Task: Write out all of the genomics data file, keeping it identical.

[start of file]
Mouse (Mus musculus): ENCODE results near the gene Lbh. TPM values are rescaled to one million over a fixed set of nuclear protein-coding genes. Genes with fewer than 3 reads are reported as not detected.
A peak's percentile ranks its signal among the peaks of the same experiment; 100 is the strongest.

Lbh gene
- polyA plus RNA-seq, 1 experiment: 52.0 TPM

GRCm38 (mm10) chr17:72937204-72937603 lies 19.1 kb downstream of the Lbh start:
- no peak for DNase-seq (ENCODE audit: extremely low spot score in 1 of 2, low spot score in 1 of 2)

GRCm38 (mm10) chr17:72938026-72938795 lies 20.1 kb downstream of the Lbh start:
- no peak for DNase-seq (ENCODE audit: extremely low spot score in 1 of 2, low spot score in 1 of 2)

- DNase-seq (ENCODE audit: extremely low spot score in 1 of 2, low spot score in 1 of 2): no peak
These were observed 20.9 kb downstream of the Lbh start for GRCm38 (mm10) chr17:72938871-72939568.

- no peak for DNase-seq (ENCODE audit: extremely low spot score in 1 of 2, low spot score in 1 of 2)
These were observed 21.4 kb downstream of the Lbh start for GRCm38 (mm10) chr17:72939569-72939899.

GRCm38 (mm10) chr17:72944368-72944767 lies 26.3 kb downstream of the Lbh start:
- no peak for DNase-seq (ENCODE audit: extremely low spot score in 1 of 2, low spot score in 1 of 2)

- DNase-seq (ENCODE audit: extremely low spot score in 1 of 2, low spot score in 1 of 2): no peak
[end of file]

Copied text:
Mouse (Mus musculus): ENCODE results near the gene Lbh. TPM values are rescaled to one million over a fixed set of nuclear protein-coding genes. Genes with fewer than 3 reads are reported as not detected.
A peak's percentile ranks its signal among the peaks of the same experiment; 100 is the strongest.

Lbh gene
- polyA plus RNA-seq, 1 experiment: 52.0 TPM

GRCm38 (mm10) chr17:72937204-72937603 lies 19.1 kb downstream of the Lbh start:
- no peak for DNase-seq (ENCODE audit: extremely low spot score in 1 of 2, low spot score in 1 of 2)

GRCm38 (mm10) chr17:72938026-72938795 lies 20.1 kb downstream of the Lbh start:
- no peak for DNase-seq (ENCODE audit: extremely low spot score in 1 of 2, low spot score in 1 of 2)

- DNase-seq (ENCODE audit: extremely low spot score in 1 of 2, low spot score in 1 of 2): no peak
These were observed 20.9 kb downstream of the Lbh start for GRCm38 (mm10) chr17:72938871-72939568.

- no peak for DNase-seq (ENCODE audit: extremely low spot score in 1 of 2, low spot score in 1 of 2)
These were observed 21.4 kb downstream of the Lbh start for GRCm38 (mm10) chr17:72939569-72939899.

GRCm38 (mm10) chr17:72944368-72944767 lies 26.3 kb downstream of the Lbh start:
- no peak for DNase-seq (ENCODE audit: extremely low spot score in 1 of 2, low spot score in 1 of 2)

- DNase-seq (ENCODE audit: extremely low spot score in 1 of 2, low spot score in 1 of 2): no peak